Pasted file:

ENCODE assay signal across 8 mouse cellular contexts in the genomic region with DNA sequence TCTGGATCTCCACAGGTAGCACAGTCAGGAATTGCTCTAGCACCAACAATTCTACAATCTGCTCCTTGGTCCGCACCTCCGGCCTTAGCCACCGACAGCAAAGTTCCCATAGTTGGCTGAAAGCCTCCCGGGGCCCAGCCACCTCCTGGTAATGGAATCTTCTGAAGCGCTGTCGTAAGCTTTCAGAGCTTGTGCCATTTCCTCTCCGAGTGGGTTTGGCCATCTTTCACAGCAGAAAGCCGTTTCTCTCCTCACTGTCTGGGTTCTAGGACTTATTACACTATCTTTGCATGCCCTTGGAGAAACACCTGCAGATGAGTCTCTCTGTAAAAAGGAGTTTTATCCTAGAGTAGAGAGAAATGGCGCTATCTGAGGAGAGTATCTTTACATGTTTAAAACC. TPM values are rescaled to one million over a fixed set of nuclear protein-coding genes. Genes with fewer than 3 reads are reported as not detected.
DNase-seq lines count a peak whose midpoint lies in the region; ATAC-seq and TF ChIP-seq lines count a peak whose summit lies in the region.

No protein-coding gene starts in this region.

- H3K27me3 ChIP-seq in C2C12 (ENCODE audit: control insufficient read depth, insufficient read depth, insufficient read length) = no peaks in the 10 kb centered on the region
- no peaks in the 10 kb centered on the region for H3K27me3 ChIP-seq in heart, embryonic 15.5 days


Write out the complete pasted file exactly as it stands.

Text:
ENCODE assay signal across 8 mouse cellular contexts in the genomic region with DNA sequence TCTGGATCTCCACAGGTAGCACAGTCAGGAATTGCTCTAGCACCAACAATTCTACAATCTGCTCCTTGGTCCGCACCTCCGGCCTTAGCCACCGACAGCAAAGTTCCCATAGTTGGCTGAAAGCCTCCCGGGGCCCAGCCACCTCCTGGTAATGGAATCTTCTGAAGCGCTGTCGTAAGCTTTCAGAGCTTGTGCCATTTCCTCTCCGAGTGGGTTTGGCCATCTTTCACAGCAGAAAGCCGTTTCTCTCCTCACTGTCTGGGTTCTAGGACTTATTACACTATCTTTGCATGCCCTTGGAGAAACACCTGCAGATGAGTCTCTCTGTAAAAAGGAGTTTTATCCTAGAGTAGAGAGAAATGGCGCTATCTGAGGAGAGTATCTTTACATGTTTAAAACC. TPM values are rescaled to one million over a fixed set of nuclear protein-coding genes. Genes with fewer than 3 reads are reported as not detected.
DNase-seq lines count a peak whose midpoint lies in the region; ATAC-seq and TF ChIP-seq lines count a peak whose summit lies in the region.

No protein-coding gene starts in this region.

- H3K27me3 ChIP-seq in C2C12 (ENCODE audit: control insufficient read depth, insufficient read depth, insufficient read length) = no peaks in the 10 kb centered on the region
- no peaks in the 10 kb centered on the region for H3K27me3 ChIP-seq in heart, embryonic 15.5 days